In 2013 both Kansas and North Carolina cut taxes.  The left claimed it would lead to massive shortfalls, cuts in necessary government services, and basically that the entire world was going to end.  Well, in North Carolina we know that was not the case.  We have a $400 million surplus and the arguments in Raleigh over the budget are where to spend money, not where to cut.  However, Kansas has not been so lucky.

In the last week or two, Kansas lawmakers have been holding long session debates into the wee hours of the morning, discusing their state budget and changes to the tax code.  Friday, the Senate passed a tax increase and the House approved in efforts to fill the $280 million shortfall.  Now it is on Governor Brownback’s desk awaiting his signature.

Here are some details from the largest tax increase in the 154-year history of the state of Kansas.

– The bill increases the sales tax to 6.5 percent.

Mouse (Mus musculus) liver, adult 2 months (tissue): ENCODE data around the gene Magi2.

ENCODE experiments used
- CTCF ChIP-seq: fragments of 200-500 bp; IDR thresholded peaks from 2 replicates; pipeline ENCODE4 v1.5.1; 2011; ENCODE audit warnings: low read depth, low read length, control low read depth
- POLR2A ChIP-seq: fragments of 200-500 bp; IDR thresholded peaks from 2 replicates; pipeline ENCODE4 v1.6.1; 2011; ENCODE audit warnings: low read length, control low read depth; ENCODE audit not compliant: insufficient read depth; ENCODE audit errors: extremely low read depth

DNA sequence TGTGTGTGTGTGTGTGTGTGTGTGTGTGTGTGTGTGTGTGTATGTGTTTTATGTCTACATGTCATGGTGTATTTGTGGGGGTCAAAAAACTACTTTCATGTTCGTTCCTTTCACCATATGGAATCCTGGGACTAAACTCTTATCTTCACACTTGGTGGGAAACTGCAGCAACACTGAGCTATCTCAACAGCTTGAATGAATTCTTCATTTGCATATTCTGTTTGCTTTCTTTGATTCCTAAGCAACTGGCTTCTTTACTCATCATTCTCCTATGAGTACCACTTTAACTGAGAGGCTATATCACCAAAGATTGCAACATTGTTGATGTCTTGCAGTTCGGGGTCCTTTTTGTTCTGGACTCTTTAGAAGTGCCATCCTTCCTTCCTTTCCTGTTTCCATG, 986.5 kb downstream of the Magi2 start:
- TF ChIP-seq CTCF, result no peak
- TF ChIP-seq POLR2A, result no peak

– Off the table is a drop in the food tax: now set at 6.5 percent. Legislators will revisit the food tax next year.

– The bill forces smokers to paying extra: A pack of cigarettes will cost 50 cents more.

– A new tax on e-cigs will go into effect next summer.

– Business and farm taxes were largely left untouched – a huge sticking point for legislators.

North Carolina lawmakers need to study the NC Senate’s tax plan in depth to make sure NC isn’t putting itself into the same situation Kansas did.  While tax cuts are great and support a growing economy – we don’t want to reverse and have to raise them in the future.